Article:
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Review: Making History 1x1 (US: Fox)

Posted on March 8, 2017 | Post a comment | Bookmark and Share

Making History

In the US: Sundays, 8:30/7:30c, Fox

Every nation has moments in its national consciousness that are not only important, they're so important they take on the status of mythology and begin to transcend actual facts.

England has many of these moments, such as the Battle of Hastings - "The last time we were invaded! The English fought like dogs to defend liberty as we always do!… apart from during the Glorious Revolution when the Dutch invaded, everyone defected to the invading side and King James ran away to Faversham, leaving William of Orange to become the new king without having to fire a shot."

For centuries, we ran around the world inventing concentration camps, committing genocide and war crimes, and partitioning countries arbitrarily, leading to all manners of disasters. But because we fought on the right side against someone even worse during the Second World War, we can ignore all that and decide not just that we're the good guys now but that we have been and always will be, leading to Dr Liam Fox, our current Secretary of State for International Trade, to claim this week that "The United Kingdom, is one of the few countries in the European Union that does not need to bury its 20th century history." Despite literally all the facts.

However, as I've said, we're not alone in having these mythological, almost 'cleansing' moments that extinguish unhelpful facts. The US, for example, has its War of Independence, in which the bravy plucky colonists fought back against an evil empire (ie England) in the pursuit of liberty and freedom, establishing true democracy, which otherwise would never, ever have happened anywhere, let alone in the US.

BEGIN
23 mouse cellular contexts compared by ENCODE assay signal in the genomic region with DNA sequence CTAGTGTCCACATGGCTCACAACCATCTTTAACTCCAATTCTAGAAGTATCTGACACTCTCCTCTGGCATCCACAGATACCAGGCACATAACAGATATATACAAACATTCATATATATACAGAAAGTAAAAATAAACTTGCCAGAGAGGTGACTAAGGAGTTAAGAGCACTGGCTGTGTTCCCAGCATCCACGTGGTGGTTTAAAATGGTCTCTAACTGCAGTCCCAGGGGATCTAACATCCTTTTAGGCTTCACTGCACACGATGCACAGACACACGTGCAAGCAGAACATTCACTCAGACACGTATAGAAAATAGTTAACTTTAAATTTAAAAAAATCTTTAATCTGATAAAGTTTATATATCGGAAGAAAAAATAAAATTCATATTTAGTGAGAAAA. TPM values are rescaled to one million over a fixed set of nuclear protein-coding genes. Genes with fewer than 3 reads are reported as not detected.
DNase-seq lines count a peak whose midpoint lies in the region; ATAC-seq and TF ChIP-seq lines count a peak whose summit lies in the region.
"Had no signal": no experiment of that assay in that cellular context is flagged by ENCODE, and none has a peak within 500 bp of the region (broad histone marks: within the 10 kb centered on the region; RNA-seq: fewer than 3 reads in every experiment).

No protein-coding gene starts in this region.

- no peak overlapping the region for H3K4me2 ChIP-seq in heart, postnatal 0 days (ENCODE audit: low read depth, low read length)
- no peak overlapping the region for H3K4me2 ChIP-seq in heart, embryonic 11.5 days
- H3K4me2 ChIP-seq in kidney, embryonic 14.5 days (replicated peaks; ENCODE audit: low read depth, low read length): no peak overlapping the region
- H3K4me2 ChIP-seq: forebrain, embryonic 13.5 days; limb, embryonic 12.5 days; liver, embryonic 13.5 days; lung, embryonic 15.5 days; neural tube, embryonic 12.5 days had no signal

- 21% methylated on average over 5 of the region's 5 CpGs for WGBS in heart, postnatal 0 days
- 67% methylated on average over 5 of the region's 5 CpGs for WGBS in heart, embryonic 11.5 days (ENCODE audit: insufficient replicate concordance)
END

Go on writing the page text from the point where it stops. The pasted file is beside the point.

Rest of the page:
Never mind that New Englanders in the 1770s were about the wealthiest people in the world, with per capita income at least equal to that in the UK and more evenly distributed. "No taxation without representation"? The average Briton in 1763 paid 26s a year in tax, while the average Masachusetts taxpayer paid just 1s. The Boston Tea Party? Organised by wealthy tea smugglers set to lose out thanks to a recent rebate given to the East India Company that made tea the cheapest it had ever been in America - as someone wrote at the time, "Will not posterity be amazed when they are told that the present distraction took its rise from the parliament's taking off a shilling duty on a pound of tea, and imposing three pence, and call it a more unaccountable phrenzy, and more disgraceful to the annals of America, than that of the witchcraft?"

You can tell within just a few minutes exactly how faithful Making History is to actual history, when college professor Adam Pally (Happy Endings) returns to 1775 Lexington and discovers not only that Paul Revere hasn't raced around on his horse screaming, "The British are coming! The British are coming!" but also that some "British soldiers" are now stationed in town.

Historically, of course, at this point in time, it wasn't the plucky 'Americans' against 'the British' - everyone still thought of themselves as British, not Americans - so Revere actually warned that "The regulars are out!", the regulars being the standard name for the British soldiers.

But that's not what mythology says and for the rest of the episode, the regulars are about five seconds away from committing war crimes and inventing concentration camps a few centuries early à la mythology (cf The Patriot). They might do more if they ever learned that muskets and pistols needed to be reloaded after every shot in those days.

Still, Pally has travelled back in time inside a sports equipment bag so that he can woo Revere's talented, forward-thinking daughter, Leighton Meester (Gossip Girl) by singing her Céline Dion songs he's pretended to have invented. But by doing so, he has distracted Revere so badly, he has to drag history professor Yassir Lester back in time to 1775 to help sort things out and ensure the American Revolution still happens.

Yes, unlike Timeless, which largely wanted to be accurate while still upsetting the timeline, Making History is not really trying to do much more than play with US mythology in order to have a laugh.